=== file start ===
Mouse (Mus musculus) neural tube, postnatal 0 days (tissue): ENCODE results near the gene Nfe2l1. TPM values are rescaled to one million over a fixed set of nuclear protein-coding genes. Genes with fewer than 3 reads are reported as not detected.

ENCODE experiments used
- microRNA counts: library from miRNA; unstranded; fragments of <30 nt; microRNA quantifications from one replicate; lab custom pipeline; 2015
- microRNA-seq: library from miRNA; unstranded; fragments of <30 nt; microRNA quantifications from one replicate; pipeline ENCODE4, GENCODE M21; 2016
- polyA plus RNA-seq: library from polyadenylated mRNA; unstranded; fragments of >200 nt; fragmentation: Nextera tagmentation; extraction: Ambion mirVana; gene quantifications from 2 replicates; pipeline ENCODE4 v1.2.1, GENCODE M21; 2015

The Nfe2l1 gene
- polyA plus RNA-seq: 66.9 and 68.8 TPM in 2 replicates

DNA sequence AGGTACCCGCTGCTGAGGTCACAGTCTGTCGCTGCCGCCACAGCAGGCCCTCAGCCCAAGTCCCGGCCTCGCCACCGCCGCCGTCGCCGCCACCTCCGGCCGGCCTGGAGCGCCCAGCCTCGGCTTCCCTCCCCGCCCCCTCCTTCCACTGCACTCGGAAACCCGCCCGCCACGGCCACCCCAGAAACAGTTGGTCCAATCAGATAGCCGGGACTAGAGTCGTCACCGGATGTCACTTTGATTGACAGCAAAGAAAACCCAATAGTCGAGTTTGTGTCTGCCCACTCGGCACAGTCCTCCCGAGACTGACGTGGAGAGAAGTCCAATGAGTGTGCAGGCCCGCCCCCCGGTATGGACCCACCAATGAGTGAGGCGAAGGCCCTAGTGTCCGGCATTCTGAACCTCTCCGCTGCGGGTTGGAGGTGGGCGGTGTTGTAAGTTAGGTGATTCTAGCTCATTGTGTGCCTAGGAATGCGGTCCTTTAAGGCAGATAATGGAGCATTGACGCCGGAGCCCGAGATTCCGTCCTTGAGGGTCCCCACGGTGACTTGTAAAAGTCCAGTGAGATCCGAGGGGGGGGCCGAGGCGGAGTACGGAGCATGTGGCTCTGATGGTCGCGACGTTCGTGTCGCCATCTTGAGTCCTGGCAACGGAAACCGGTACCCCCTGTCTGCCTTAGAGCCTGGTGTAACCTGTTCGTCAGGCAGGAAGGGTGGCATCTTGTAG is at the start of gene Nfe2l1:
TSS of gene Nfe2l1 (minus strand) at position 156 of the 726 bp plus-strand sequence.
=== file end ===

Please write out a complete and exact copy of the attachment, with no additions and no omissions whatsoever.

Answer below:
Mouse (Mus musculus) neural tube, postnatal 0 days (tissue): ENCODE results near the gene Nfe2l1. TPM values are rescaled to one million over a fixed set of nuclear protein-coding genes. Genes with fewer than 3 reads are reported as not detected.

ENCODE experiments used
- microRNA counts: library from miRNA; unstranded; fragments of <30 nt; microRNA quantifications from one replicate; lab custom pipeline; 2015
- microRNA-seq: library from miRNA; unstranded; fragments of <30 nt; microRNA quantifications from one replicate; pipeline ENCODE4, GENCODE M21; 2016
- polyA plus RNA-seq: library from polyadenylated mRNA; unstranded; fragments of >200 nt; fragmentation: Nextera tagmentation; extraction: Ambion mirVana; gene quantifications from 2 replicates; pipeline ENCODE4 v1.2.1, GENCODE M21; 2015

The Nfe2l1 gene
- polyA plus RNA-seq: 66.9 and 68.8 TPM in 2 replicates

DNA sequence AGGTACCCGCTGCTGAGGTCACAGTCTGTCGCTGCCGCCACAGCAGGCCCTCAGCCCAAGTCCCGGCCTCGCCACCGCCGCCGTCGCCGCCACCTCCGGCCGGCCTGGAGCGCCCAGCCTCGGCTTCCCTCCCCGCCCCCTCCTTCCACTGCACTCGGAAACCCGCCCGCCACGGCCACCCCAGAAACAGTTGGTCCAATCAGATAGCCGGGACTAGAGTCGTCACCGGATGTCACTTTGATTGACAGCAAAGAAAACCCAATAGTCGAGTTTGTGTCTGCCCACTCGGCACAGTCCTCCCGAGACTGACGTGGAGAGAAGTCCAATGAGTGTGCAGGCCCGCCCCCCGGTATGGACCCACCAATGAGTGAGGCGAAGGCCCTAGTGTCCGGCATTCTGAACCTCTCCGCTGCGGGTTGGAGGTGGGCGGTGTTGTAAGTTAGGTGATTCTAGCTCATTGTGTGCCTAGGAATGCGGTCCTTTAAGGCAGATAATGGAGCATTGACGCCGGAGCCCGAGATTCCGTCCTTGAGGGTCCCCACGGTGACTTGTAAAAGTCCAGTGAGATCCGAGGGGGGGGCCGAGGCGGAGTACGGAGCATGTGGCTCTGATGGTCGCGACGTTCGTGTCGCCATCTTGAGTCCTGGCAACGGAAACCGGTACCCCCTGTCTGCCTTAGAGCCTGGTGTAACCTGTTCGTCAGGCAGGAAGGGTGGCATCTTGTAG is at the start of gene Nfe2l1:
TSS of gene Nfe2l1 (minus strand) at position 156 of the 726 bp plus-strand sequence.